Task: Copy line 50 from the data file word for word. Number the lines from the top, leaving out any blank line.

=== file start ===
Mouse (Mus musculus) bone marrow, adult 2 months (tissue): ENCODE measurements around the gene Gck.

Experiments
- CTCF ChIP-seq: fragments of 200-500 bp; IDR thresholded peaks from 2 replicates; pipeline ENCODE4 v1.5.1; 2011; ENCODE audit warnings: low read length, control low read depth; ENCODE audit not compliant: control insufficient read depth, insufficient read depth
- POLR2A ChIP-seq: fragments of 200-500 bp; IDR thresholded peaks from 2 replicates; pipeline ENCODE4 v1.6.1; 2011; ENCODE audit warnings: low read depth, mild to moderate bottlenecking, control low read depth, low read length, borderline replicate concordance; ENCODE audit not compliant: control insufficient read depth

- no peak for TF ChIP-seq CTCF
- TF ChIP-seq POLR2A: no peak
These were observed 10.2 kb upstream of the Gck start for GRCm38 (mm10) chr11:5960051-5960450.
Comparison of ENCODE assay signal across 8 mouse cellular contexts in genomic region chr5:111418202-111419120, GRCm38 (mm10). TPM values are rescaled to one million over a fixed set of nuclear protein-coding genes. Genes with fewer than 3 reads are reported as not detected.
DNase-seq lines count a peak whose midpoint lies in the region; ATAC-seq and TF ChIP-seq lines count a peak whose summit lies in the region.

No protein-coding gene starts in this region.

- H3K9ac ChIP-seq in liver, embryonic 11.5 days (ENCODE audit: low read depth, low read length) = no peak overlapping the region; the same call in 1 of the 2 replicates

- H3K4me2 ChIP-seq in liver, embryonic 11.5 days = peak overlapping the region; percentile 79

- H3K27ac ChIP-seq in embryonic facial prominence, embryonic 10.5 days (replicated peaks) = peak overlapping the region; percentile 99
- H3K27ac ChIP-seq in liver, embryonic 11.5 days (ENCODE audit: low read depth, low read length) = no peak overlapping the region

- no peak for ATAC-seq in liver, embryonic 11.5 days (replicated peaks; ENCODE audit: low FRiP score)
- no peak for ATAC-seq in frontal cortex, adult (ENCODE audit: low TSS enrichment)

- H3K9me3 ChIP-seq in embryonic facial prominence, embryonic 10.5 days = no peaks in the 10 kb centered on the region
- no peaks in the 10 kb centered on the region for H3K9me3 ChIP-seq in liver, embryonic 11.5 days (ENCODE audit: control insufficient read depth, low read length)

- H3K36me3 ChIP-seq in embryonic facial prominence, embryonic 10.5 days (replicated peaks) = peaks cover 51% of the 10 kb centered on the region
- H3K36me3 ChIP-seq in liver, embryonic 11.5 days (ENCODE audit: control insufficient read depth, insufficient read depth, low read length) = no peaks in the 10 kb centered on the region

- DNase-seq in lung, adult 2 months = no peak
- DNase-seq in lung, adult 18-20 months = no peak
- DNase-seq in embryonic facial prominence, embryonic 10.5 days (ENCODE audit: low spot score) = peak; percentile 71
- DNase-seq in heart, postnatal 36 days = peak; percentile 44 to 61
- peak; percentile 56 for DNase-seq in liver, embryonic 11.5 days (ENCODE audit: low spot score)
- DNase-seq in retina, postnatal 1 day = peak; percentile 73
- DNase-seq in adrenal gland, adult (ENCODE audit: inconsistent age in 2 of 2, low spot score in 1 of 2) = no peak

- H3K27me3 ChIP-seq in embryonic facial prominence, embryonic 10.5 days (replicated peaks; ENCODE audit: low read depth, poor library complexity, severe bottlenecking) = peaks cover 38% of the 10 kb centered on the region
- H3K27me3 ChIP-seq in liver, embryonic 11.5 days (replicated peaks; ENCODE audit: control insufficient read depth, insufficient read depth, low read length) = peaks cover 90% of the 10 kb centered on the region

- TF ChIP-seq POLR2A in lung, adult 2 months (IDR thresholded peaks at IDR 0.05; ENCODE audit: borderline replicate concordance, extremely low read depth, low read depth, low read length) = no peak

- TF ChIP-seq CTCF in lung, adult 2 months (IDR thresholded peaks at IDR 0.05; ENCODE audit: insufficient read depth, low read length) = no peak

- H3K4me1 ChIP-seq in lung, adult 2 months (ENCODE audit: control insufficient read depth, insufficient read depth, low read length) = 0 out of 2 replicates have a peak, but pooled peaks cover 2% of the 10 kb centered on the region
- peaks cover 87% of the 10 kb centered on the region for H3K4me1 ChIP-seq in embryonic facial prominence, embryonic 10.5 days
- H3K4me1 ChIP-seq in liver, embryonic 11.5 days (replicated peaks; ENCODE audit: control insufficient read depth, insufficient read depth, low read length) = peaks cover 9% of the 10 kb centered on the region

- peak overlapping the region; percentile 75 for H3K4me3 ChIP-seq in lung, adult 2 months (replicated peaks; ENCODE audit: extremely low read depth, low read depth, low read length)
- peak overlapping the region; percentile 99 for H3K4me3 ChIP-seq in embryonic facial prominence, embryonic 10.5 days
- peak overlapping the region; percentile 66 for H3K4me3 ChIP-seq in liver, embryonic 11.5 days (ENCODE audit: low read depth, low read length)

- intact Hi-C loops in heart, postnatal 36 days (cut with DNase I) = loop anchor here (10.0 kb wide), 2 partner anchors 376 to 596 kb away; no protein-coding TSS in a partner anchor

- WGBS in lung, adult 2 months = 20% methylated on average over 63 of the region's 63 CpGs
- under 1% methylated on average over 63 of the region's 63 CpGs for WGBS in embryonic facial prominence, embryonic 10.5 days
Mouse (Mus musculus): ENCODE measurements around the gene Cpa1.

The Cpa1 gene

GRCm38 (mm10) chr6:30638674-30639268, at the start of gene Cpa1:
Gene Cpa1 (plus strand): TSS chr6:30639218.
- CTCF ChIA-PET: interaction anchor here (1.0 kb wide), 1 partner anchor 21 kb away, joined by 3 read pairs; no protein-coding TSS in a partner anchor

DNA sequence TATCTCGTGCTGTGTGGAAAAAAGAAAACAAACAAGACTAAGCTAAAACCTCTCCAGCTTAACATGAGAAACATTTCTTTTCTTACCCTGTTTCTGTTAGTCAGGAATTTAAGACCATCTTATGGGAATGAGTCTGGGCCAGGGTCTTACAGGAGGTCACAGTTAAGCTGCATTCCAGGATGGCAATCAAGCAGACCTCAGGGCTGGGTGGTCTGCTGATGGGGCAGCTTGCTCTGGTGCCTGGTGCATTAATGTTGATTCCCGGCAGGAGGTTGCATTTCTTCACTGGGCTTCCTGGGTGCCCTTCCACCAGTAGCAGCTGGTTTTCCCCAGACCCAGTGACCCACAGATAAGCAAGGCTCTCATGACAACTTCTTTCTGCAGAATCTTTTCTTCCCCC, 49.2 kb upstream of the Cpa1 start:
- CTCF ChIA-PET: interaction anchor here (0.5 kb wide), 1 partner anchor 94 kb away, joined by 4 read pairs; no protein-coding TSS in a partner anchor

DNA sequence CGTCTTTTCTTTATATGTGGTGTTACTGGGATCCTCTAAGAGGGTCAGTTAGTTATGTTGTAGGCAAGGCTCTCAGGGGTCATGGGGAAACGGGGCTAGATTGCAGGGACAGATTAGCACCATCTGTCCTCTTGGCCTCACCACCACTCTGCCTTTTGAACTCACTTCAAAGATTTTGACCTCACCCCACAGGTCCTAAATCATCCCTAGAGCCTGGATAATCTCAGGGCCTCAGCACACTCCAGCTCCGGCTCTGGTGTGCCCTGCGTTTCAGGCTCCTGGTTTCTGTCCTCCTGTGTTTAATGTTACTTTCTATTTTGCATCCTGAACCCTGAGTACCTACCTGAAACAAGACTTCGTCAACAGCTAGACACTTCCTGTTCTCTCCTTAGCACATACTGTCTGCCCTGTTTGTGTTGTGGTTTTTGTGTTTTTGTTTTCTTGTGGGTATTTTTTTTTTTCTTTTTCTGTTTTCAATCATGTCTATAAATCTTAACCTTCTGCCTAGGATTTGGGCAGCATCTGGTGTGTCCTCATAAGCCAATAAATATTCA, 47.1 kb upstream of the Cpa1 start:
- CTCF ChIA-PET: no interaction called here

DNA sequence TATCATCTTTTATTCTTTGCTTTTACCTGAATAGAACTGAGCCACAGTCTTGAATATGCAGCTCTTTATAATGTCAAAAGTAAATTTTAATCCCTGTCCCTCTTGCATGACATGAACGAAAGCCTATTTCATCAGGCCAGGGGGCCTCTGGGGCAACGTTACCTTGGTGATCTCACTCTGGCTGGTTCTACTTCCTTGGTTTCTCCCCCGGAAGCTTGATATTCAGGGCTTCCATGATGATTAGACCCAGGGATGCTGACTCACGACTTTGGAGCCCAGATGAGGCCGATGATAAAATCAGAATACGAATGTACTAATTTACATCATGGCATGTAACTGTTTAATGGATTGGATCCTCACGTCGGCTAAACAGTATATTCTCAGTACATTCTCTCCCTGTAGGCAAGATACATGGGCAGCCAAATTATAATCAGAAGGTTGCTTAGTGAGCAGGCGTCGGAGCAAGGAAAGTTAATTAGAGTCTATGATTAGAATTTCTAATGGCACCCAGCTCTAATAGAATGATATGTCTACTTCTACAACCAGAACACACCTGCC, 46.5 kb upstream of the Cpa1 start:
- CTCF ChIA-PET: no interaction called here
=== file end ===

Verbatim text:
DNA sequence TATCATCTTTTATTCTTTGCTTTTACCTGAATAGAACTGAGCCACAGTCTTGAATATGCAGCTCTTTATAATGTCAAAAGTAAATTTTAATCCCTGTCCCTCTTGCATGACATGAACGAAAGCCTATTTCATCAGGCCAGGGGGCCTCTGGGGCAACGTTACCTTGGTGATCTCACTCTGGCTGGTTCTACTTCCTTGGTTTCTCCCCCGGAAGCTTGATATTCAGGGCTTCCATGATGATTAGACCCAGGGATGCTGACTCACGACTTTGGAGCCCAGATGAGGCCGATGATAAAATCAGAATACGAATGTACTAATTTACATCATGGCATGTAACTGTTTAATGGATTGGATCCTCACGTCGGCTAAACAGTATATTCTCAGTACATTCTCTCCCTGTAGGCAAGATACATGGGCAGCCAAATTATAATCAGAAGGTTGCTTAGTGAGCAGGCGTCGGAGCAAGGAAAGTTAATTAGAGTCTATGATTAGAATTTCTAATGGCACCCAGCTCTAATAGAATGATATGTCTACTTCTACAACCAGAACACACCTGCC, 46.5 kb upstream of the Cpa1 start: